Tuesday, July 5, 2011

Book Week at And Sometimes Tea

I've been promising this since last week, so here we go: it's Book Week at And Sometimes Tea, and our focus this week will be on books written for children and young adults.

To begin with, let's take a look at two recent pieces written by Wall Street Journal book reviewer Meghan Cox Gurdon. The first starts like this:

Amy Freeman, a 46-year-old mother of three, stood recently in the young-adult section of her local Barnes & Noble, in Bethesda, Md., feeling thwarted and disheartened.

She had popped into the bookstore to pick up a welcome-home gift for her 13-year-old, who had been away. Hundreds of lurid and dramatic covers stood on the racks before her, and there was, she felt, "nothing, not a thing, that I could imagine giving my daughter. It was all vampires and suicide and self-mutilation, this dark, dark stuff." She left the store empty-handed.

How dark is contemporary fiction for teens? Darker than when you were a child, my dear: So dark that kidnapping and pederasty and incest and brutal beatings are now just part of the run of things in novels directed, broadly speaking, at children from the ages of 12 to 18.

Pathologies that went undescribed in print 40 years ago, that were still only sparingly outlined a generation ago, are now spelled out in stomach-clenching detail. Profanity that would get a song or movie branded with a parental warning is, in young-adult novels, so commonplace that most reviewers do not even remark upon it.

Gurdon goes on to take a close look at much of what is published for young adults these days, and offers this insight:

But whether it's language that parents want their children reading is another question. Alas, literary culture is not sympathetic to adults who object either to the words or storylines in young-adult books. In a letter excerpted by the industry magazine, the Horn Book, several years ago, an editor bemoaned the need, in order to get the book into schools, to strip expletives from Chris Lynch's 2005 novel, "Inexcusable," which revolves around a thuggish jock and the rape he commits. "I don't, as a rule, like to do this on young adult books," the editor grumbled, "I don't want to compromise on how kids really talk. I don't want to acknowledge those f—ing gatekeepers."

By f—ing gatekeepers (the letter-writing editor spelled it out), she meant those who think it's appropriate to guide what young people read. In the book trade, this is known as "banning." In the parenting trade, however, we call this "judgment" or "taste." It is a dereliction of duty not to make distinctions in every other aspect of a young person's life between more and less desirable options. Yet let a gatekeeper object to a book and the industry pulls up its petticoats and shrieks "censorship!"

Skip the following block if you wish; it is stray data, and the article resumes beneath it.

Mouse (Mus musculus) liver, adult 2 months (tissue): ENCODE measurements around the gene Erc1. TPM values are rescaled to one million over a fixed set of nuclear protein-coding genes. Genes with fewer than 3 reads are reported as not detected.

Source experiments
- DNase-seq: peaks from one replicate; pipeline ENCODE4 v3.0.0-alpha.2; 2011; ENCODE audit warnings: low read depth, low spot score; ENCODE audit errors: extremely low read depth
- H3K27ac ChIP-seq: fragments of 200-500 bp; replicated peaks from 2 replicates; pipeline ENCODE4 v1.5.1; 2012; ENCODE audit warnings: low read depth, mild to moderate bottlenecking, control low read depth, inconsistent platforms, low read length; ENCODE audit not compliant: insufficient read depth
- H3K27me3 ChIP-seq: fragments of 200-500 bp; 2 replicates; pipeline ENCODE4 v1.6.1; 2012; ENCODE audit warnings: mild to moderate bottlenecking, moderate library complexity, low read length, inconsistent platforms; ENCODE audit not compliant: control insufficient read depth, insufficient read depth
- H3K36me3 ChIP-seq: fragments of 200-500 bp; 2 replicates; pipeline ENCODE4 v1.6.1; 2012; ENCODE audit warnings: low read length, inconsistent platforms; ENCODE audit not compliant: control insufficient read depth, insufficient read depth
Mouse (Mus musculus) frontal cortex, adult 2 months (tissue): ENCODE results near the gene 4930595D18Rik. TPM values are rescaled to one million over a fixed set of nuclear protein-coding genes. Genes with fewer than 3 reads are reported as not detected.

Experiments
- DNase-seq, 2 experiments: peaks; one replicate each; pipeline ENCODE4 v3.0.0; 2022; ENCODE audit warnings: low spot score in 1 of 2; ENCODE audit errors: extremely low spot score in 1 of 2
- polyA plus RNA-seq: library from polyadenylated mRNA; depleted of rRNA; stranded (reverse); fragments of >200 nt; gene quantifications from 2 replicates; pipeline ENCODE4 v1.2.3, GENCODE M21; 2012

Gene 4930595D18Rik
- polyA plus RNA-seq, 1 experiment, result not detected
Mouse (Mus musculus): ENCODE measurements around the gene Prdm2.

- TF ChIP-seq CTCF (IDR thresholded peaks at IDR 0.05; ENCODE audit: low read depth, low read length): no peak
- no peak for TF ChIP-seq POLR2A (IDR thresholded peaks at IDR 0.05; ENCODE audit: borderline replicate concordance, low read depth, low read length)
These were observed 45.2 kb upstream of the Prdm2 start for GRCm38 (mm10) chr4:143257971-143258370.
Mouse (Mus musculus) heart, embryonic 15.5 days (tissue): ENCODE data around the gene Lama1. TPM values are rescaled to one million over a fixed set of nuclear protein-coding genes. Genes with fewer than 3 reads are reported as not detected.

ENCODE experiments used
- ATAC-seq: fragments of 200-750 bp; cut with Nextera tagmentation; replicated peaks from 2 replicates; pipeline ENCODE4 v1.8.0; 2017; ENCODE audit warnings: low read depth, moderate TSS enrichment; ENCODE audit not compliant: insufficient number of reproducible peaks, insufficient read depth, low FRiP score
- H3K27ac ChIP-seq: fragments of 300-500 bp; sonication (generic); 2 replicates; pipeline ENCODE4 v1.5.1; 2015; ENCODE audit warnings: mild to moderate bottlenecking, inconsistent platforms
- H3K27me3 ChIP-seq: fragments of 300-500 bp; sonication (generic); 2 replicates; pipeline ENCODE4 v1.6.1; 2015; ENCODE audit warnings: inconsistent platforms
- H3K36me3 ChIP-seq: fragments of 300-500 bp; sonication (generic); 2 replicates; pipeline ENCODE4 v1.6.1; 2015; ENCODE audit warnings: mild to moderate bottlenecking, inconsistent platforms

Emphasis added. And, obviously, I concur.

For having made this rather innocuous set of observations: that YA books are often quite dark and full of explicit language, sex, and violence that not every parent is comfortable having every child read--and remember, the YA target market is children from age eleven on up--Gurdon was savaged in print, on Twitter, and elsewhere by the proponents of YA books. Using the rather hysterical hashtag "YA Saves!" teen lit fans took to Twitter to bash Gurdon's article with messianic fervor, as if a somewhat mild observation that perhaps not every parent is keen on letting every child immerse himself or herself in a world full of sexy bad-boy vamps and werewolves, teens who practice cutting as a way of dealing with lifelong sexual abuse which is described in painstaking and graphic detail, chat-speak bad-girl wannabes who LOL over the sexual habits and drug use of their peers, and similar YA offerings is exactly the same thing as holding public book burnings or exiling authors. Gurdon wrote an opinion piece about the whole thing here, and received another flood of negative comments--though a few defenders of her viewpoints also turned up. To me, the most amusing exchange took place here:

(Commenter A): The reason these books are gaining popularity is because teens are craving something real they can relate to. What's the point of sugar-coating this stuff? You're patronizing them, Ms. Gurdon, and they can smell it a mile away.

(Commenter B):"...teens are craving something real they can relate to."
So they seek out fiction. About vampires.

What's really going on here? In her opinion piece I mentioned above, Gurdon says the following: